Scene: It’s 3:45 p.m. on a Wednesday, but it really feels like 5:30 p.m. on a Friday. You have been working tirelessly all month to meet deadlines, promptly respond to emails, and satisfy last-minute requests from your boss. Your sleep cycle fluctuates, but you try for at least 6.5 hours each night and eat a semi-balanced diet throughout the work week. You fill up your Hydro Flask regularly and even went to the gym TWICE last week, which is an incredible feat (all things considered). So, why does your brain feel like someone scrambled it up with a whisk and you’re desperately daydreaming of a mid-day nap session?
Let’s collectively brainstorm for a few moments: How many consecutive hours are you working before taking your 15-minute break? Are you allowing yourself two (legal) 15-minute breaks per day? Do you hop on your laptop one last time before lights are out at 11 p.m. to check to see if Jason from HR responded to your email thread? Speaking of bedtimes, are you exposing your eyes to blue light screens right before you hit the hay? Can any of the items mentioned above be implemented, considered, or modified?
Let me break it down for you a little bit and spice things up with some science! Blue light, for example, ironically has a dark side. Research has found that exposure to blue light suppresses the production of melatonin more than any type of light. Melatonin helps us slip into that deep rapid eye movement (REM) sleep, people! According to Harvard Medical School, “While light of any kind can suppress the secretion of melatonin, blue light at night does so more powerfully.” It is advised that you avoid playing games on your phone or catching up on Lady Gaga’s latest Instagram post at least two to three hours before bedtime.
Avoiding late night blue light also includes leaving those emails for the morning when you’re back in the office. As technology continues increasing in speed, it is easy to fall into the habit of answering every inquiry and tackling every project the second it appears. However, ongoing meta-analytic research shows that workaholism over time has a consistently negative impact not only on job stress and satisfaction, but also on a person’s physical, emotional, and mental health. Is the person on the receiving end of that email really going to be livid if you hold off for 20 additional minutes, or send them a quick “Off to lunch!” memo? On the contrary, they’d likely be happy to hear that you have a legitimate life outside of your daily grind.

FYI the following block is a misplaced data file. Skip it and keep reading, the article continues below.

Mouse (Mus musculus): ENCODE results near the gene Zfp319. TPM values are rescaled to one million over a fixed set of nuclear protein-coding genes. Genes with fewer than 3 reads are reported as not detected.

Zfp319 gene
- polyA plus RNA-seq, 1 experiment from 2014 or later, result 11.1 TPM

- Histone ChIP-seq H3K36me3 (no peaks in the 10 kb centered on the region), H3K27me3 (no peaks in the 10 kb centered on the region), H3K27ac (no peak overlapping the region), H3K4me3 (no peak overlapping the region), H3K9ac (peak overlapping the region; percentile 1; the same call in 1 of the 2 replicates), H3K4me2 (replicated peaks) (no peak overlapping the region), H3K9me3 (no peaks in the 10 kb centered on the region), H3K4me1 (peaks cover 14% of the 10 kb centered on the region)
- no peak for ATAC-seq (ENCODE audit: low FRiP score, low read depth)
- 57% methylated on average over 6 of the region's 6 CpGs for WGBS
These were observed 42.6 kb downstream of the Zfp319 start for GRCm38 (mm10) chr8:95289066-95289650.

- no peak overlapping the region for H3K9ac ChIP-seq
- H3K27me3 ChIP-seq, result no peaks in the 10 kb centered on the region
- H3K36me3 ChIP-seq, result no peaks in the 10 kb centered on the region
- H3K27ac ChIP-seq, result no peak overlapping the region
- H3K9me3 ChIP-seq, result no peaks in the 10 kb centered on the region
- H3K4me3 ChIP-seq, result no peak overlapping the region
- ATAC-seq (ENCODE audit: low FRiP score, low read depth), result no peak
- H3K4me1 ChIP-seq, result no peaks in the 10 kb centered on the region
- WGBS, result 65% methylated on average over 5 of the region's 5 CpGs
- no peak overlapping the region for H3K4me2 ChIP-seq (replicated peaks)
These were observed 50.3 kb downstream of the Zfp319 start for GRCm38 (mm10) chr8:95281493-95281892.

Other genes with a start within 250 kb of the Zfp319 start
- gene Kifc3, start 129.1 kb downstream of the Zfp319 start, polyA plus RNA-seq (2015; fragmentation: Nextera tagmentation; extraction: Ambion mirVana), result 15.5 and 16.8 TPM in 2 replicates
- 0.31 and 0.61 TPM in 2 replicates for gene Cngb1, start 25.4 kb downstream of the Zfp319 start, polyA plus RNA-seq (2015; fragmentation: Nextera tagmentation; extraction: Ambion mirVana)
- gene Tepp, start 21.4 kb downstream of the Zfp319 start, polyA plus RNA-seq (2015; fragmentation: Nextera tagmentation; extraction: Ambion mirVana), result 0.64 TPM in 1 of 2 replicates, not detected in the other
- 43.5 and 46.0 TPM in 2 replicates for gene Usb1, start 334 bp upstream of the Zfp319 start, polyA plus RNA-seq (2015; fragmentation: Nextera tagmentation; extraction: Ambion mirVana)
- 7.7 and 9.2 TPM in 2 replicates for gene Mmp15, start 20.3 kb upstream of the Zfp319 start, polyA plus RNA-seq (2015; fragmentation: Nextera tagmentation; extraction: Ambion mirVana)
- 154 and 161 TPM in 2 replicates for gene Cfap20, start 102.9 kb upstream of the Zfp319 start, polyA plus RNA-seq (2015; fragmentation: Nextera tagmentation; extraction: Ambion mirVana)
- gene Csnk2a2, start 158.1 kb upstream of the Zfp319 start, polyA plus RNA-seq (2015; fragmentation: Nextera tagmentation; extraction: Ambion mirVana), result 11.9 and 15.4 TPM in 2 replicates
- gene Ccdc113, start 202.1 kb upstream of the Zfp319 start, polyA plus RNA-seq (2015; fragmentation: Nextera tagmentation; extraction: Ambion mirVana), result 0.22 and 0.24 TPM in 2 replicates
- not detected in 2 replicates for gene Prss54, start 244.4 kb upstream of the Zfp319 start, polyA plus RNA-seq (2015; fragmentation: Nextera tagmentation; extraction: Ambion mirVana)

Let’s talk strategy. You’re drinking your fruit-infused water, participating in occasional yoga classes, and trying your absolute darndest to eat well. But, week after week, those same feelings of burnout and fatigue come creeping back in like a bad habit you can’t quite kick. What can you do? How, rather, can you execute all of the daily life demands without slipping and falling off of the edge into oblivion?
Here are some helpful tips to ease some stress:
- Turn your Pandora radio on quietly in the background or plug in your headphones if you can. Alternatively, listen to music on your break(s).
- Walk away from your desk and take your eyes off of your laptop and tablet (& smartphone) regularly. If you don’t work in an office environment, step away from your workspace for a few minutes to just do nothing.
- Maximize your lunch breaks! Take a quick walk and get some fresh air, plug in a podcast, or even have a conversation with your favorite coworker about their latest Netflix obsession.
- Maintain a comfortable workspace featuring pictures of important people, fun places, or other random things that make you happy! Another idea is bringing plants to your desk – they bring life and color and are easy to maintain.
- Reward yourself with small successes. Did you tackle four things off your to-do list? Go grab a coffee to celebrate!
- Eat regularly (no skipping). We all know what hangry looks like… it isn’t pretty.
- If you work in an office environment, ask your boss about a standing desk. Alternating between standing and sitting keeps our brains and bodies active throughout the day.
- Say no to over-committing yourself. When we keep saying yes, we no longer have time to do the things we want and/or need to do.
- Find your place to “vent” and practice self-reflection.
- Finally, identify your top priorities for the day and cut out the rest! If you finish early and have time for other tasks, you get a gold star!
Remember, do what works for YOU. If taking a walk doesn’t re-focus your spirit the way it does for your co-worker, don’t force yourself to do it. Maybe reading a chapter in a mystery-thriller is more your jam. The most important thing is finding your own balance and doing your best to recharge every day.